JOHN Bercow, the Speaker of the House of Commons, is to be congratulated for writing to the main party leaders asking them to crack down on the 'yobbish' behaviour of some of their MPs, particularly during Prime Minister's Questions.
Much as I agree with Mr Bercow's view that the public are put off politics because of the childish behaviour of many in the Commons, I fear his intervention will have little effect.
We have heard promises before of an end to 'Punch and Judy' politics. They have never come to fruition, partly because MPs are cocooned in a Westminster bubble and have little understanding of what the public really think of them and partly because there are a significant number of MPs who are utterly out of touch with the real world and, frankly, a bit thick.
We have too many MPs who have never had a proper job, who move serenely from university to become parliamentary researchers or advisors, to the backbenches, to the Cabinet.
These people have absolutely no idea about what goes on in the real world in which their constituents live - and they have no understanding of the contempt a growing number of people have for them.
Low turnouts at elections are largely the fault of politicians. People are sick of their behaviour, sick of their broken promises, and sick of the way many put the party line before the views and needs of their constituents.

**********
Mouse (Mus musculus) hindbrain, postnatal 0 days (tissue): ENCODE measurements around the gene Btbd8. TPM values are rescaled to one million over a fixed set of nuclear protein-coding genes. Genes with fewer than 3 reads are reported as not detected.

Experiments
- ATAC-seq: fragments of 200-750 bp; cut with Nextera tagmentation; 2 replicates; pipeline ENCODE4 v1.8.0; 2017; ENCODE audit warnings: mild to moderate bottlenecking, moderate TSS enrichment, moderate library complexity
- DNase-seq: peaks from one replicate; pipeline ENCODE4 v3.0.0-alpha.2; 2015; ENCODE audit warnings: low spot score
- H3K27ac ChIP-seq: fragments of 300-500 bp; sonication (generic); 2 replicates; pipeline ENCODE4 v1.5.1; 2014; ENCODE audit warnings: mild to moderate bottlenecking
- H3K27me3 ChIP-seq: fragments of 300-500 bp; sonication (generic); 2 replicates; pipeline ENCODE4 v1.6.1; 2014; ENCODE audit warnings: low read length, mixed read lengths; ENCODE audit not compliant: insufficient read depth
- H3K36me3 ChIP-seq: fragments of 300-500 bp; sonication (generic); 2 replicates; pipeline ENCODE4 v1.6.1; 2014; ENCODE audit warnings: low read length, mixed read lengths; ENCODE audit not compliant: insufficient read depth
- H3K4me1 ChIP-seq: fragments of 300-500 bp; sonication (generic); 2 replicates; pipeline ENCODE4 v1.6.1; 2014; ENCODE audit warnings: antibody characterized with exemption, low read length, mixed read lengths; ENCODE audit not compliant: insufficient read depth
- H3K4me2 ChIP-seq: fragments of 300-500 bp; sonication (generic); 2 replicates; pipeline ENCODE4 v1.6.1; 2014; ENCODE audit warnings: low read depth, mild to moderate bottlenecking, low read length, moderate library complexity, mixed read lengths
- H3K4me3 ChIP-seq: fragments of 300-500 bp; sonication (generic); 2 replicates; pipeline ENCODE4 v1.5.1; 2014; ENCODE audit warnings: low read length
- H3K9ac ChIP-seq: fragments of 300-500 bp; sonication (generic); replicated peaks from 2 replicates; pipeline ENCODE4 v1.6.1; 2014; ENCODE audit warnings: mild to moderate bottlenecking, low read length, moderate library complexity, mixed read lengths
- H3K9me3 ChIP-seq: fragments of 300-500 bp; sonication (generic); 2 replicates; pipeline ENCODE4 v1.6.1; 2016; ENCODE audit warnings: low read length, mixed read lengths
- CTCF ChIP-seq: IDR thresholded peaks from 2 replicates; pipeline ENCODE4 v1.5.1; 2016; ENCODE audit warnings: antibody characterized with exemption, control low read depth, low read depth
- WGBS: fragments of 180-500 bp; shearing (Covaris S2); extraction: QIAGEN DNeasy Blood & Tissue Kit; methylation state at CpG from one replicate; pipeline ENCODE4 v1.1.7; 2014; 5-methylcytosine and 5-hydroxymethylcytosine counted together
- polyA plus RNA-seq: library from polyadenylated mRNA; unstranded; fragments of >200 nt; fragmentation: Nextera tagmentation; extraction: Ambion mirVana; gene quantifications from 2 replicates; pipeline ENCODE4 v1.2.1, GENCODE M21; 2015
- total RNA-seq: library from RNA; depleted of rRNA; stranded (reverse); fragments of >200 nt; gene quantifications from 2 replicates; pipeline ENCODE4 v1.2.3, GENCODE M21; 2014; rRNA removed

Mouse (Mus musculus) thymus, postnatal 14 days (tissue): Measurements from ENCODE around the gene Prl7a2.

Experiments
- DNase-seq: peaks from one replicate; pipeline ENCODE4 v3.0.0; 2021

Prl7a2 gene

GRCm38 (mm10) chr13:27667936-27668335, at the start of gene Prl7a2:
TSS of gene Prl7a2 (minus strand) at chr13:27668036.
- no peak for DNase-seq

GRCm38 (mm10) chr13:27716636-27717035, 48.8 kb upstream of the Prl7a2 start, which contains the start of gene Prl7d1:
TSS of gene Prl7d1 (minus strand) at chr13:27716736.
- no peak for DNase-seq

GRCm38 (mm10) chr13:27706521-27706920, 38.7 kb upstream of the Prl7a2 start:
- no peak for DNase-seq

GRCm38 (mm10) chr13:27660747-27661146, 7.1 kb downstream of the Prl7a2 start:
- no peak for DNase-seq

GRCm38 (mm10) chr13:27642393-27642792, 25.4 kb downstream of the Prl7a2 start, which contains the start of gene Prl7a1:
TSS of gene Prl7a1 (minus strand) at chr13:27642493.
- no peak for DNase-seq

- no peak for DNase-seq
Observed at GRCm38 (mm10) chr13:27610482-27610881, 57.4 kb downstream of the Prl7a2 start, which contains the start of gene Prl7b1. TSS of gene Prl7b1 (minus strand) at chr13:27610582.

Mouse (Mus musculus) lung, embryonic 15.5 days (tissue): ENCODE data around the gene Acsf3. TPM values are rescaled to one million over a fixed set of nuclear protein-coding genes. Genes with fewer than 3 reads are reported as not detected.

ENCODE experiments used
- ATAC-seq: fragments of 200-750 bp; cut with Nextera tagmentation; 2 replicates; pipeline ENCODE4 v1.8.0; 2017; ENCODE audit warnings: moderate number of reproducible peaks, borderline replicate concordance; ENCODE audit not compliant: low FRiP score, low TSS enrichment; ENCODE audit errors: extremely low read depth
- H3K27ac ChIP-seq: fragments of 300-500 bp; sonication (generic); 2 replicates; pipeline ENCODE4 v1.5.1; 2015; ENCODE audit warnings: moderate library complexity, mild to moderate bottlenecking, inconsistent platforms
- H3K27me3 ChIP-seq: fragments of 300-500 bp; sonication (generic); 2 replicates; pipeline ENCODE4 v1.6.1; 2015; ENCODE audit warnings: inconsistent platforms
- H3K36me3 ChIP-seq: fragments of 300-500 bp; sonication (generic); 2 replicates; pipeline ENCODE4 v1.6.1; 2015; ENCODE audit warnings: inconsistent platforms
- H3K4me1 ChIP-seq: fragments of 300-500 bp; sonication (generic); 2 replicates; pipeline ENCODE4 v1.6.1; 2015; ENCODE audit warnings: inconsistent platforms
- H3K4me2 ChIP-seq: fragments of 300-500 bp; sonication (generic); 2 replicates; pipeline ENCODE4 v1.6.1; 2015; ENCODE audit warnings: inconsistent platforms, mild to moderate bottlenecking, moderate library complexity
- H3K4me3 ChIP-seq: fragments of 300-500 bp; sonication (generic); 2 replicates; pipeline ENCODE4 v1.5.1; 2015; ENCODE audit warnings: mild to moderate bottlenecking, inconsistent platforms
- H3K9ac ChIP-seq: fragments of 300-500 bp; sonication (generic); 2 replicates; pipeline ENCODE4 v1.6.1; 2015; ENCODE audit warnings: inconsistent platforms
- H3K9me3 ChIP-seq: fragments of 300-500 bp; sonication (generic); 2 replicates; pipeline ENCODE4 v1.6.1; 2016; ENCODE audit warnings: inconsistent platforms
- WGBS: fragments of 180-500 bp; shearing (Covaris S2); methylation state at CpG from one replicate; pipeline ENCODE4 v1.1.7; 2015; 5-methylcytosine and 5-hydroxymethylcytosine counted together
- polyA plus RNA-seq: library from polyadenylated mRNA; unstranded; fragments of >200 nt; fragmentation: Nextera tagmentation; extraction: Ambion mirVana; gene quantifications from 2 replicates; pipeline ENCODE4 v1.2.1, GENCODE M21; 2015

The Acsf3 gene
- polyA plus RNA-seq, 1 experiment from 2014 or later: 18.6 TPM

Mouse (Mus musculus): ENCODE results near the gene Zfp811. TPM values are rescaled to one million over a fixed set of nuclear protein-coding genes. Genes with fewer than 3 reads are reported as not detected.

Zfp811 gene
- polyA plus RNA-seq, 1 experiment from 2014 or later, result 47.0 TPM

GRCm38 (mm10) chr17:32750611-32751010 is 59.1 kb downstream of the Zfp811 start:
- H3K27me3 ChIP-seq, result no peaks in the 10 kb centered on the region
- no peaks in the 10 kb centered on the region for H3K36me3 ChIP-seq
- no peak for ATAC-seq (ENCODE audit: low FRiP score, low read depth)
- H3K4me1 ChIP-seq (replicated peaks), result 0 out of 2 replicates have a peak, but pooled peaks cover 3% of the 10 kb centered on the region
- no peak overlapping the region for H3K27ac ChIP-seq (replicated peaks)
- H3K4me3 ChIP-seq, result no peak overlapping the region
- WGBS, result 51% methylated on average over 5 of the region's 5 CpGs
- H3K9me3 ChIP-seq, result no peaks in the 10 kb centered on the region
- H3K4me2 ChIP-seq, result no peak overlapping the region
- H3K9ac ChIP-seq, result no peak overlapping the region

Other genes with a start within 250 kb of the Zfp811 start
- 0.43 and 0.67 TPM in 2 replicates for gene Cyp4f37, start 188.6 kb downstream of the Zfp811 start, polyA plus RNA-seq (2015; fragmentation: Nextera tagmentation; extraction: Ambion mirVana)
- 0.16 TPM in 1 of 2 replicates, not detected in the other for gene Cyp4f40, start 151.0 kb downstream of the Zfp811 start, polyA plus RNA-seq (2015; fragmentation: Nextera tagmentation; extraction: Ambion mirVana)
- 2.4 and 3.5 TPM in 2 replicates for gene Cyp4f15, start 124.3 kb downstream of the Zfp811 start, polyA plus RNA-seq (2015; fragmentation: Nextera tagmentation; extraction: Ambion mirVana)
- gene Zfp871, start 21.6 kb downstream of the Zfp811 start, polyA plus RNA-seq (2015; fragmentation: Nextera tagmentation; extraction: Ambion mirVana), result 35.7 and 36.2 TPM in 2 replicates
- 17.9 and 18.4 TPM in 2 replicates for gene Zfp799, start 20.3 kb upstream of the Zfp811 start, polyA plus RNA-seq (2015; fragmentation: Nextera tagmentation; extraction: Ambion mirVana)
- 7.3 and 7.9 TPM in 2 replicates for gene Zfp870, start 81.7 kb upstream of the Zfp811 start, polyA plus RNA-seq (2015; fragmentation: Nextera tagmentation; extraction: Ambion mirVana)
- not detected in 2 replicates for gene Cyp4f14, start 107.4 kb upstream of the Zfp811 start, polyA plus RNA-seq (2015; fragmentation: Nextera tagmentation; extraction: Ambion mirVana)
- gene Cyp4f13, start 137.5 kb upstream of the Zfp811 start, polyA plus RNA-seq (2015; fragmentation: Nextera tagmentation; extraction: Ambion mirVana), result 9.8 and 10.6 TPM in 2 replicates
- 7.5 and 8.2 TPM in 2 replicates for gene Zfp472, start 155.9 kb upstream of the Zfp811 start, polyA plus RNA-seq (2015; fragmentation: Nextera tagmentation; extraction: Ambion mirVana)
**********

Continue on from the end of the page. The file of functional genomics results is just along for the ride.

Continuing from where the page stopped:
It is a serious issue. Research from the Hansard Society, which campaigns for parliamentary reform, shows the most common descriptions by the public of the behaviour of MPs at PMQs are "noisy", "childish", "over-the-top" and "pointless".
Sadly, too many MPs will simply ignore such research and then scratch their heads in puzzlement as election turnouts hit record lows.
For me, it is more worrying that some politicians at local government level seem to see the boorishness of some MPs as model behaviour.
When I meet local councillors they always get a straight message from me about how their activities will be covered by any newspaper I edit.
If they want to get involved in 'tit for tat' exchanges in the council chamber with opposition councillors then all well and good. But we won't report it.
I've long believed that the best thing that could happen to local government would be to rid it of party politics.
Across local government, there are some extraordinarily able councillors. Very rarely do they come from the same party.
That means that talented people who could make a real difference to the communities they serve are often stuck powerless on the opposition benches, while time-servers who can barely string a coherent sentence together get to make vital decisions that affect people's everyday lives.
This is not an attack on any particular political party. It is an attack on all of them.
I might be naive, but I am convinced that local government would work better if it was run by the most talented and able people - irrespective of their political allegiance.
People want to see the people they elect making a positive difference to their lives, particularly in these tough economic times.
At a local level, decisions should be taken that make that positive difference.
The reality is too many decisions and policies are made on the back of political dogma enforced by the party whip.
Unless that changes, my fear is the disengagement between politicians and the electorate will worsen until the relationship breaks down irretrievably.